Justice Ann Walsh Bradley was re-elected to the Wisconsin Supreme Court Tuesday, holding off an attempt to expand the court's four-member conservative majority.
Bradley defeated Rock County Circuit Judge James Daley, a self-described conservative, to win her third 10-year term on the court. Bradley was first elected to the Wisconsin Supreme Court in 1995.
A constitutional amendment to allow justices to elect the chief justice also passed. The amendment will likely result in the ouster of the court's longtime chief justice from her leadership post.
Daley had labeled Bradley an "activist" justice who rules based on personal beliefs. Bradley said Daley has shown his bias by aligning his campaign so closely with the Republican Party of Wisconsin.
In a statement, Daley congratulated Bradley but said that, "Tonight we witnessed first-hand the power of incumbency, as liberal special interests band together to protect their candidate."
He said he was looking forward to returning to the bench in Rock County.
Bradley said she chose to run again to fight against the influence of special interests on the state's highest court. She noted that Wisconsin is the second highest in the nation in special-interest spending on Supreme Court races.
"I'm not backing down because I have a vision for the judiciary in the state of Wisconsin that says 'no' to partisan politics and 'stay out' to the special interest groups in this state," Bradley said to about 75 supporters as an illuminated state Capitol building glowed in the background.
"There are those who seek to turn our courtrooms into ideological battlegrounds," she continued. "Those who want to make what party you are from more important than your dedication to the constitution and to the rule of law."
Tuesday's election was the latest skirmish in the ongoing ideological battle for control of the officially nonpartisan state Supreme Court. Pro-business groups have in recent years helped elect or re-elect a majority of the court's justices.
The seven-member court includes two justices considered by some to be liberals — Bradley and Chief Justice Shirley Abrahamson — and four who are reliably conservative. One member, Justice Patrick Crooks, is sometimes a swing vote on the court.
The constitutional amendment abolishes a more than 125-year-old provision requiring that the longest-serving justice serve as the chief justice.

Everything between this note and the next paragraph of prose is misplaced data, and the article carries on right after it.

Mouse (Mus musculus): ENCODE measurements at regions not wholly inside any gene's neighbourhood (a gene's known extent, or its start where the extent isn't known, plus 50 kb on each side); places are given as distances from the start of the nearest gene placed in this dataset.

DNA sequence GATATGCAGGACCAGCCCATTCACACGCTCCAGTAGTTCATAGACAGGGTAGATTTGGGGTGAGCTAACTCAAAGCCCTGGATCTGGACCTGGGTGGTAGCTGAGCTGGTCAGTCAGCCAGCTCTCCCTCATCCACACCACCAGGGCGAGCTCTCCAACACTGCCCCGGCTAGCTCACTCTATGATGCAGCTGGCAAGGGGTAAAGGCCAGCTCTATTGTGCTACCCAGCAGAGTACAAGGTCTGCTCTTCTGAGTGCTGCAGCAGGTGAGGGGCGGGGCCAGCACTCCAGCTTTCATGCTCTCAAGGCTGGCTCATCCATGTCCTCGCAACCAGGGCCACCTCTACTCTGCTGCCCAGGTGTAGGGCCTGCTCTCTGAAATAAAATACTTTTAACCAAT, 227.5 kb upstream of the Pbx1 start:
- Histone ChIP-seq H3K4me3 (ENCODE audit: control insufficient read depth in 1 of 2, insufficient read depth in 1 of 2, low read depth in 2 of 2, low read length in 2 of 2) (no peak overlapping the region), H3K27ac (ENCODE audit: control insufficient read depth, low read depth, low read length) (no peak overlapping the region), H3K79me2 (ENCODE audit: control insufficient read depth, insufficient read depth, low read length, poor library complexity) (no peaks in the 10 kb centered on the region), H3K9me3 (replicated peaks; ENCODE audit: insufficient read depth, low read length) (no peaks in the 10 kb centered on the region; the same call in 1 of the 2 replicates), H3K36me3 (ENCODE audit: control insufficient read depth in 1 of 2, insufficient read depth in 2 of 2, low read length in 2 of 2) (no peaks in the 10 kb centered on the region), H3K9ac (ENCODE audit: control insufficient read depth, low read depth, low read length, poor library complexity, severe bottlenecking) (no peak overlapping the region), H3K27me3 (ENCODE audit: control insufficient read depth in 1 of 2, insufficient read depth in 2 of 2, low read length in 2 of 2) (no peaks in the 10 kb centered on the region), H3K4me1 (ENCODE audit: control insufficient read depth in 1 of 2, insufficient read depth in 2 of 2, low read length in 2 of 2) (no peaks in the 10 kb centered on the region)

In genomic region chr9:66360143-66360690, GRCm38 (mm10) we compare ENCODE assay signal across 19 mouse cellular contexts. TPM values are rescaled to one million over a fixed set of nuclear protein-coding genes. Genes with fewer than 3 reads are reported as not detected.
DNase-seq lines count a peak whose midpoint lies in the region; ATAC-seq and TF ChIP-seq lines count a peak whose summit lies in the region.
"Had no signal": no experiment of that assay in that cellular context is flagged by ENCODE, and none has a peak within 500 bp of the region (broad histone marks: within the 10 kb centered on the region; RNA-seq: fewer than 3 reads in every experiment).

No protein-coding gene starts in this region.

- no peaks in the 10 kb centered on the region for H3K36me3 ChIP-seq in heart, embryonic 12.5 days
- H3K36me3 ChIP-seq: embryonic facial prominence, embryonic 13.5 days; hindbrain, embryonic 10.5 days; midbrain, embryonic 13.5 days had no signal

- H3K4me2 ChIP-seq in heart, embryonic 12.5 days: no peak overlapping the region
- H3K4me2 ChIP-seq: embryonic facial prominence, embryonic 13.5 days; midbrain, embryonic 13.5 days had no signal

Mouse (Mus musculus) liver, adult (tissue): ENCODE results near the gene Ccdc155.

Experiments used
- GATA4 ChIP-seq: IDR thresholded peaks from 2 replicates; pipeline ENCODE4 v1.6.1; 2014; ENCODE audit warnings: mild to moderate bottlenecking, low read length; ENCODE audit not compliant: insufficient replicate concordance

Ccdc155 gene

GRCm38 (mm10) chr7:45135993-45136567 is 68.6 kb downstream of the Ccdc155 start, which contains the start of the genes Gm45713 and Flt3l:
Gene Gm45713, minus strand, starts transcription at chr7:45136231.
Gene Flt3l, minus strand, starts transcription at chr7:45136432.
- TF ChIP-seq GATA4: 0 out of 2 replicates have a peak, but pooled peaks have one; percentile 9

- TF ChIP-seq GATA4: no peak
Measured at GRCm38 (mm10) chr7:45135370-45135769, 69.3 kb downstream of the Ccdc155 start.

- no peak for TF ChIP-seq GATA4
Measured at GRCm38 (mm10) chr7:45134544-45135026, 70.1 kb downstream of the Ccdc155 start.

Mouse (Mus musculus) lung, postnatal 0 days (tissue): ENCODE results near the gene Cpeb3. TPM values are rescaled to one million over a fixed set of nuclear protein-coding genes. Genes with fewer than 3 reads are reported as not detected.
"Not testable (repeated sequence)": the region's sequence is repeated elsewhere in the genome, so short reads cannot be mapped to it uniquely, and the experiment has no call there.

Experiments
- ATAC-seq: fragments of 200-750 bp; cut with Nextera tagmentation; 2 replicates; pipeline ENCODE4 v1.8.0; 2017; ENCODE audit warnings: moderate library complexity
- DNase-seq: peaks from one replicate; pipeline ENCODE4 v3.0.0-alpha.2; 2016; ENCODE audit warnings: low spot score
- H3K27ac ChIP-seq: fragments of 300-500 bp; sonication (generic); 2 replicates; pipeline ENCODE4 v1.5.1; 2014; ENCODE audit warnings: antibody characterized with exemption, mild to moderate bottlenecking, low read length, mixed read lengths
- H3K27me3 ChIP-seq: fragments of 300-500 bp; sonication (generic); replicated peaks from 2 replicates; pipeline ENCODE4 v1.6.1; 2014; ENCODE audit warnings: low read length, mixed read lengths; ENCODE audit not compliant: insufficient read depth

Passage of the amendment — which had drawn nearly $900,000 in spending for and against — means the next chief will be elected every two years by a majority vote of his or her peers for a maximum six consecutive years.
The proposal has obvious implications for Abrahamson, who has been on the court for nearly 39 years — 19 of them as chief justice presiding over an increasingly conservative court.
Republican lawmakers backing the measure, passed on party-line votes in the last two legislative sessions, said it was aimed at bringing more harmony to the fractious court. Democrats and other opponents charged that the measure was designed to weaken Abrahamson, 81, who is the court's longest serving member.
Bradley, 64, was first elected to the Supreme Court in 1995 after serving 10 years as a Marathon County Circuit Court judge. She also was an attorney in private practice and worked as a teacher at Aquinas High School in La Crosse.
Since July, Bradley reported raising about $750,000 for her campaign. Daley, who got into the race in late October, raised less than half of that, or about $290,000.
Bradley had railed against outside influence in the race, but it was her side that benefited from issue-ad spending by the left-leaning Greater Wisconsin Committee.
The group had booked contracts totaling $120,752 on anti-Daley TV ads according to Federal Communications Commissions records cited by Justice at Stake, an organization that advocates for impartial courts.
Wisconsin Manufacturers & Commerce endorsed Daley early on but did not report any spending on his behalf. The business group instead threw its money toward passage of the amendment — outspending the "no" forces 2-1.
WMC's group, Vote Yes for Democracy, reported raising $600,000 to urge support of the measure. Greater Wisconsin Committee's referendum group, Make Your Vote Count, raised $280,000 to urge voters to reject the amendment.
Daley supported the ballot measure, noting that just a handful of states use seniority to decide who serves as chief justice. Bradley opposed it.